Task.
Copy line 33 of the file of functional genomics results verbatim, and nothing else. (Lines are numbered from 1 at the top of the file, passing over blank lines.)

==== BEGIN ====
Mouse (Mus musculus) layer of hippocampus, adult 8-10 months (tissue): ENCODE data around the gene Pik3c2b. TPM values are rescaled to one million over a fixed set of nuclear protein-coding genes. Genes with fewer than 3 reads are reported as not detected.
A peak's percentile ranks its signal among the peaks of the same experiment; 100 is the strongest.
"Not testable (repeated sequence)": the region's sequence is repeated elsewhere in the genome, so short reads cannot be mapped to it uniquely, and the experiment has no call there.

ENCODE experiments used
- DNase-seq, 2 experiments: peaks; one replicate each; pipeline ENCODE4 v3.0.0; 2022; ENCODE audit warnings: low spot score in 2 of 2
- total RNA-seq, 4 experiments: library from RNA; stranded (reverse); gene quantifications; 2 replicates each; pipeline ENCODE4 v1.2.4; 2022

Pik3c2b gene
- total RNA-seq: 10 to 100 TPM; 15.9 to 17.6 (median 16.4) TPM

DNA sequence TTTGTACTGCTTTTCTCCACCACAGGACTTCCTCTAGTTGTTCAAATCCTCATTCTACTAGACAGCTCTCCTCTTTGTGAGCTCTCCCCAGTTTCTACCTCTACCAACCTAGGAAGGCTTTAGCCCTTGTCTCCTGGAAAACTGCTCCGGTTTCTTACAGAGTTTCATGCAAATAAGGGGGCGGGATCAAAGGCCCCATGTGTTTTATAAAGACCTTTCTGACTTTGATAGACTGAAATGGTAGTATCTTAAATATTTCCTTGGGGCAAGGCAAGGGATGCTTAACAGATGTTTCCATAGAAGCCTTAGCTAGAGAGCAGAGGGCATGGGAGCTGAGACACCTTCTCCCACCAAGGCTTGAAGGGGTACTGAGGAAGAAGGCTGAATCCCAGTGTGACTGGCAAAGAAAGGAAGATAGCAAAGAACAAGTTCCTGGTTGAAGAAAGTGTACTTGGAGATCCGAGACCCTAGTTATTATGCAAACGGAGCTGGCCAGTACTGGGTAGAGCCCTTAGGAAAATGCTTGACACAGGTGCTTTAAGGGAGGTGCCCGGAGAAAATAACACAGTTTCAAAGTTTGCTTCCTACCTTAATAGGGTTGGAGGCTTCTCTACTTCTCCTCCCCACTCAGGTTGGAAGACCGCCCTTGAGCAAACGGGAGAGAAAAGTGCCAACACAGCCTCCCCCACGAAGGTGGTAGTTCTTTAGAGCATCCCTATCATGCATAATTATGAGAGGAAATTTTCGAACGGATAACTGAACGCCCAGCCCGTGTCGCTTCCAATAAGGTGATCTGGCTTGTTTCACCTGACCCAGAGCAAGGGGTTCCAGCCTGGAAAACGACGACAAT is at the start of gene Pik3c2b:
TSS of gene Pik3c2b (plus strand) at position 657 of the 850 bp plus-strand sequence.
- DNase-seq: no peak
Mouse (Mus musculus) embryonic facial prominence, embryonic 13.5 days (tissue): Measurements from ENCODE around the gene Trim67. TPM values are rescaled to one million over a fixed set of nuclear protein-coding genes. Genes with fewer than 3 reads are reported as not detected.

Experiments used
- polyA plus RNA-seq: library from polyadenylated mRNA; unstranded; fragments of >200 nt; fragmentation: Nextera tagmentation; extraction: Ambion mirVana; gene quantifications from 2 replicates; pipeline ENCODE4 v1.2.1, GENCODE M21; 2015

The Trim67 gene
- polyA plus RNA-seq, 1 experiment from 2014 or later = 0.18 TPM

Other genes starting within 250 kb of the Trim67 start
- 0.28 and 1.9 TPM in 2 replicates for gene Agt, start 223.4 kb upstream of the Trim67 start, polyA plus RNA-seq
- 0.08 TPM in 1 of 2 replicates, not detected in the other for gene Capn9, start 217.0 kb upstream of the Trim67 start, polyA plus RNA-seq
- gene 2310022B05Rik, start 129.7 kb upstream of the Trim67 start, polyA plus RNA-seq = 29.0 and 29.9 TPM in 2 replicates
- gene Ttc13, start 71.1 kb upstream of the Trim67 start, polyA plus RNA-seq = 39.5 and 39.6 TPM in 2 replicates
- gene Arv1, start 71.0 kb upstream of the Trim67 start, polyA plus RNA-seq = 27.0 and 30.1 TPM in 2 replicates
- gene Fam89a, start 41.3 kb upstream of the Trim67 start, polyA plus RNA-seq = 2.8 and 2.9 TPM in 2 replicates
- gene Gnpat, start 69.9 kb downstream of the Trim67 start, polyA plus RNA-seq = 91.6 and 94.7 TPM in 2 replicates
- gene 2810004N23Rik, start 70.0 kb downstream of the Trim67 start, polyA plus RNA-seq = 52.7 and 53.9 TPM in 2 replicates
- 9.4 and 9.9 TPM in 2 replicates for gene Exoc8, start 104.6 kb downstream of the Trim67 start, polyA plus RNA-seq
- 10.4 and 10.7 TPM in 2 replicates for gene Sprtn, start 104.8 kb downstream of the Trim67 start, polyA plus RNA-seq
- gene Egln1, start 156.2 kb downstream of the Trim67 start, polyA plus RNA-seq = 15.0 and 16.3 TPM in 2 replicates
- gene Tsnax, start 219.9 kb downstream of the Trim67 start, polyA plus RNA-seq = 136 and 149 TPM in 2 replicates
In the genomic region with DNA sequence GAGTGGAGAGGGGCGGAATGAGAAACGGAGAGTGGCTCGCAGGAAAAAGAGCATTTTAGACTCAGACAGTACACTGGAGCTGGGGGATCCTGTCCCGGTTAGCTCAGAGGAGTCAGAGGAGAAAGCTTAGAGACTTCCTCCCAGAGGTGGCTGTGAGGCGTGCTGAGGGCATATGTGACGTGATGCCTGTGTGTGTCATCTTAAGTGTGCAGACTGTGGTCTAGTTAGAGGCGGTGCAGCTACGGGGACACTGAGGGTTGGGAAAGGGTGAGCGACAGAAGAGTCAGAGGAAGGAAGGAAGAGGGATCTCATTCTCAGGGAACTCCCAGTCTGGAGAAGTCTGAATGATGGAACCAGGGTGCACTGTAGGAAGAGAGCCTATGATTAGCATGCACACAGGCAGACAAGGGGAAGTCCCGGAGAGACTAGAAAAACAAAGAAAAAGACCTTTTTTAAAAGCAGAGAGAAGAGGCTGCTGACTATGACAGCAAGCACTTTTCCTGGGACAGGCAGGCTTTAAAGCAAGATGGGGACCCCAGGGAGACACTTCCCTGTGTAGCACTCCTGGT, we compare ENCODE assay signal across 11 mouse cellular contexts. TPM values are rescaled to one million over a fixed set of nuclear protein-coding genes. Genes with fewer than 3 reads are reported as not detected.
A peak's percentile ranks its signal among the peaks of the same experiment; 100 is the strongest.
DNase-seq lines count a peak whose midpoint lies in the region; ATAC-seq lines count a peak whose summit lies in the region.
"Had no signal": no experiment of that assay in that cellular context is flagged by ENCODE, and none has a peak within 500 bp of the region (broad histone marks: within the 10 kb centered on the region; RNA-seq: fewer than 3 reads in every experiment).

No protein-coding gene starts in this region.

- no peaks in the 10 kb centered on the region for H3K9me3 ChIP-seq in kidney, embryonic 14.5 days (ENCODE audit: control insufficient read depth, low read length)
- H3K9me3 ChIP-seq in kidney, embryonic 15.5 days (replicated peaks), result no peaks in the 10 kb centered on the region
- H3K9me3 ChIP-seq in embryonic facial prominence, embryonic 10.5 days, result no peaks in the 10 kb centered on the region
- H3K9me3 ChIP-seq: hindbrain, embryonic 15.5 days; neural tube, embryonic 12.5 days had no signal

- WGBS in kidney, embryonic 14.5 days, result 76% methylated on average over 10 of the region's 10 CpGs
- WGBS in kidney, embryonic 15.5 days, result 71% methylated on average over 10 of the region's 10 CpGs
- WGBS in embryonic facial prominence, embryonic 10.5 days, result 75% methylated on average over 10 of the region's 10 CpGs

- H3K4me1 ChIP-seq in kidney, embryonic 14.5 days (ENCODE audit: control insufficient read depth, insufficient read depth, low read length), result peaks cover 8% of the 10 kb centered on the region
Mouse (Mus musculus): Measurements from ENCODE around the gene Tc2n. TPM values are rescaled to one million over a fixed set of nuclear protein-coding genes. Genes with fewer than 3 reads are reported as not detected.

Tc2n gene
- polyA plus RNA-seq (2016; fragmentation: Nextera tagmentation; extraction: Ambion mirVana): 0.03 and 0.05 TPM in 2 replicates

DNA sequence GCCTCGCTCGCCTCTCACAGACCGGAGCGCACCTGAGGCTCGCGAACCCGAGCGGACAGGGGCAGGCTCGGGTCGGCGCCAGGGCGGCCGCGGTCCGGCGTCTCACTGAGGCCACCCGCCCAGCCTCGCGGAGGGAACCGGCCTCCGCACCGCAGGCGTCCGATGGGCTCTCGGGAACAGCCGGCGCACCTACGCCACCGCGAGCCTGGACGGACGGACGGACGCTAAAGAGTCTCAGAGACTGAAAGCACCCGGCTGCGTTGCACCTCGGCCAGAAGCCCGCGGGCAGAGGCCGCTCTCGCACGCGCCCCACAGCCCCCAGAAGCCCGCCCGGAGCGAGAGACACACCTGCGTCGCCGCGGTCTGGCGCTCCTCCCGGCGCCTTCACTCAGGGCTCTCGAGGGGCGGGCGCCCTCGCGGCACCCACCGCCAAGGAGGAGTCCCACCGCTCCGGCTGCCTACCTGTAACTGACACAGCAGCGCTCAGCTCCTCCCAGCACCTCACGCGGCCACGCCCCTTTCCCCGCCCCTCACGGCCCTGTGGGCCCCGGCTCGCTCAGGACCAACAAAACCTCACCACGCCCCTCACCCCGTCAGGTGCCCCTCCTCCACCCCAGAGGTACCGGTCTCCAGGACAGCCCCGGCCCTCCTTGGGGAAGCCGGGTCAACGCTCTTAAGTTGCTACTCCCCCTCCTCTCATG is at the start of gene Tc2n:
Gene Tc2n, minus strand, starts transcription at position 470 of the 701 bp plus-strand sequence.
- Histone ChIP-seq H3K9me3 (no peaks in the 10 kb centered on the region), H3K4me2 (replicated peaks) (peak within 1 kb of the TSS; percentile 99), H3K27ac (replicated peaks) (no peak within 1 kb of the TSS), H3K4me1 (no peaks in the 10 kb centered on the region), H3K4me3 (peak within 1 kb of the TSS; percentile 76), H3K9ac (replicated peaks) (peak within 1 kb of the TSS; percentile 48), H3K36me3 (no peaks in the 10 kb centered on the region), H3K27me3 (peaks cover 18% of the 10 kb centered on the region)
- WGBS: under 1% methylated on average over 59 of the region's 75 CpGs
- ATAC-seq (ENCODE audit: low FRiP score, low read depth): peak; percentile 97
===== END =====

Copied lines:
"Had no signal": no experiment of that assay in that cellular context is flagged by ENCODE, and none has a peak within 500 bp of the region (broad histone marks: within the 10 kb centered on the region; RNA-seq: fewer than 3 reads in every experiment).